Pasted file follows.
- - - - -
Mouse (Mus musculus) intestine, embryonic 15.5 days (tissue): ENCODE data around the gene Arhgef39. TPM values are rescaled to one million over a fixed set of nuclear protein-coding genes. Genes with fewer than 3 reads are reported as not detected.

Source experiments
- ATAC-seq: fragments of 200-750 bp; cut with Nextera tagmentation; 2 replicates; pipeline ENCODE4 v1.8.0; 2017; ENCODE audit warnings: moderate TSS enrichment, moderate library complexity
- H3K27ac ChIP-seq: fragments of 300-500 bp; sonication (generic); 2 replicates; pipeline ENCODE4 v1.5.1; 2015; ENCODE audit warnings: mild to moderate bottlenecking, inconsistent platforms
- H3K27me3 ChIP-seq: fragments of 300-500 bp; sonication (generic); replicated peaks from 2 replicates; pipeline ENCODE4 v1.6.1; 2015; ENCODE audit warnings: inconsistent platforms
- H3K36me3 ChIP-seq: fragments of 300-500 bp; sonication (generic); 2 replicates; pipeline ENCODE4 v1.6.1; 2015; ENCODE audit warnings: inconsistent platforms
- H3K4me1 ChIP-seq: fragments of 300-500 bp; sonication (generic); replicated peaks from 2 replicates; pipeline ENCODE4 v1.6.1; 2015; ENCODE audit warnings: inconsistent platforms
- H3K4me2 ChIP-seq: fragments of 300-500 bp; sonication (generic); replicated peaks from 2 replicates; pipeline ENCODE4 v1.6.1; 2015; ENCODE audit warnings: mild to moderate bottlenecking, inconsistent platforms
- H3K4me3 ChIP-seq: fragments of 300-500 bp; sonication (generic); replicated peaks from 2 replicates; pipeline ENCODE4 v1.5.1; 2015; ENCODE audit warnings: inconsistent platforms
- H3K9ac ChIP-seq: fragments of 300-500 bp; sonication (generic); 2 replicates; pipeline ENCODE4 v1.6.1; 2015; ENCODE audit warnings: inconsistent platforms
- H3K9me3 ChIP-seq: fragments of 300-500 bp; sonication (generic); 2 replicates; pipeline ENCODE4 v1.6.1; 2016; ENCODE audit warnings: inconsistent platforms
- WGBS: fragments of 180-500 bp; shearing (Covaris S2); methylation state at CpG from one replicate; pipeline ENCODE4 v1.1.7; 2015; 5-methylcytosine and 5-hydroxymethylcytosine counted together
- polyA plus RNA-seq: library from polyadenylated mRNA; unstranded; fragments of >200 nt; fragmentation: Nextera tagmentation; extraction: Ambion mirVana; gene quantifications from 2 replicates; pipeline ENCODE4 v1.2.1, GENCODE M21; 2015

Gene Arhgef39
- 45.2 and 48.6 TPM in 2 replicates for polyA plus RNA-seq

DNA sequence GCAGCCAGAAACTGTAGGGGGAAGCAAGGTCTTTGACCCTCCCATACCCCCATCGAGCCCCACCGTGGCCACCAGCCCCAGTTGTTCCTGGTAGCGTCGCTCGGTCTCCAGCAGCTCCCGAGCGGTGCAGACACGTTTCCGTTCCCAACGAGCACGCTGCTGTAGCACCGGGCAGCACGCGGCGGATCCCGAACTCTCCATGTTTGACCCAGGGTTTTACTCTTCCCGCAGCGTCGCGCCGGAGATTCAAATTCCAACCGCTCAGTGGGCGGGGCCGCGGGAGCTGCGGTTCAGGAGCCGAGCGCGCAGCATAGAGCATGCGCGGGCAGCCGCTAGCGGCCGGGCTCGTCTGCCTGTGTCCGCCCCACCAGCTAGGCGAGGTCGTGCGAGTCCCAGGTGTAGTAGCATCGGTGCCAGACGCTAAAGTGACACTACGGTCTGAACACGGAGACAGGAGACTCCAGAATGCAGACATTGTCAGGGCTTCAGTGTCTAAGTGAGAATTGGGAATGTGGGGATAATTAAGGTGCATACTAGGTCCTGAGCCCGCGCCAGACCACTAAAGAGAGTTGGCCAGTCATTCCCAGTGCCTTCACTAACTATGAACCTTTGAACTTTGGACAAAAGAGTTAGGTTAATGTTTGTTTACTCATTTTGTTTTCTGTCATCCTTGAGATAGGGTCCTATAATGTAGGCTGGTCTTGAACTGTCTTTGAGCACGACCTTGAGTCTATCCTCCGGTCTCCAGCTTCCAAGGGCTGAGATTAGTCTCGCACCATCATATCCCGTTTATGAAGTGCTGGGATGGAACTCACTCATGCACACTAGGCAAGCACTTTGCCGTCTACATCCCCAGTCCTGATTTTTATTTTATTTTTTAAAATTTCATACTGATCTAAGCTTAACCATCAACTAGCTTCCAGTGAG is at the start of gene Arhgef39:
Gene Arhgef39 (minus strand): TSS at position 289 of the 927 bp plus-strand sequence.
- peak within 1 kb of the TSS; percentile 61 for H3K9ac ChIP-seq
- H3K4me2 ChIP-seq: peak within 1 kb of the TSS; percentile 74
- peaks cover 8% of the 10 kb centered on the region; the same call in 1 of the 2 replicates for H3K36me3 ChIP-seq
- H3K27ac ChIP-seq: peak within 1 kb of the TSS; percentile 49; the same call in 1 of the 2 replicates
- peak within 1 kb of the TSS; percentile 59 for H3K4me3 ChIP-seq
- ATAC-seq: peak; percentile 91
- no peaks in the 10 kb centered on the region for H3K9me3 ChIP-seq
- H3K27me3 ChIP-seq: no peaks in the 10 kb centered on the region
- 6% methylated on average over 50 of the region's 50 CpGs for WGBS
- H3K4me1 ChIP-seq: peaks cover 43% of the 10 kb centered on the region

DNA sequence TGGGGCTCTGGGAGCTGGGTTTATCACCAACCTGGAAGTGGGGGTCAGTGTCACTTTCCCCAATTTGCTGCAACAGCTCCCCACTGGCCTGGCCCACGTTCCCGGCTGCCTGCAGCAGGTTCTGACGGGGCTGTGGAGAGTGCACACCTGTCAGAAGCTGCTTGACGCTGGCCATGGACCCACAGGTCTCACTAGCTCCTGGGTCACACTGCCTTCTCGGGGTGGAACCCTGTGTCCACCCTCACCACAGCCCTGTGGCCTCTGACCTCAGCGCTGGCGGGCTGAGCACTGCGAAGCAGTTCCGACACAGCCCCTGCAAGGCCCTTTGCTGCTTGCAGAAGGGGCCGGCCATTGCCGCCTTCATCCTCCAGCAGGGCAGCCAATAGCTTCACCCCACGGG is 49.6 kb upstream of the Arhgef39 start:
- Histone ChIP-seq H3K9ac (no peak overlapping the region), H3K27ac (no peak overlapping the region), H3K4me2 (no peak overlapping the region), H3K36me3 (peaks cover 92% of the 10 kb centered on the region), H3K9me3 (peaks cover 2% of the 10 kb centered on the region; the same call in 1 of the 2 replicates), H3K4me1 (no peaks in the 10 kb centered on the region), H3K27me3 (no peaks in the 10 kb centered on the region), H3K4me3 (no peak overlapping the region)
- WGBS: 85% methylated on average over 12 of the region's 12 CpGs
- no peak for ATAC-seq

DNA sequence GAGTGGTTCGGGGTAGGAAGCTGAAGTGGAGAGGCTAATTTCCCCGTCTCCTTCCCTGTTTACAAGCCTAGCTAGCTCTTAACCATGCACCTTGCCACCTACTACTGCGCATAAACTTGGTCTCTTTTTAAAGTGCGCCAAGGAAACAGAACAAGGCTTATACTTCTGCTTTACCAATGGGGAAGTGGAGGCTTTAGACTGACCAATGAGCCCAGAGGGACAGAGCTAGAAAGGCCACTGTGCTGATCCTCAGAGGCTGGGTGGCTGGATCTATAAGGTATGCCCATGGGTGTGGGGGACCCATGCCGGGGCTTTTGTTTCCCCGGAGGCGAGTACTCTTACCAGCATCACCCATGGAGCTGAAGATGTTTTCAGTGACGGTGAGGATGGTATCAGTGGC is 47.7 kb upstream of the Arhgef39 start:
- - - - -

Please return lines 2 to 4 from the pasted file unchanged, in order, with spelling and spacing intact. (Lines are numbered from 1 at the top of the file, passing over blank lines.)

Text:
Source experiments
- ATAC-seq: fragments of 200-750 bp; cut with Nextera tagmentation; 2 replicates; pipeline ENCODE4 v1.8.0; 2017; ENCODE audit warnings: moderate TSS enrichment, moderate library complexity
- H3K27ac ChIP-seq: fragments of 300-500 bp; sonication (generic); 2 replicates; pipeline ENCODE4 v1.5.1; 2015; ENCODE audit warnings: mild to moderate bottlenecking, inconsistent platforms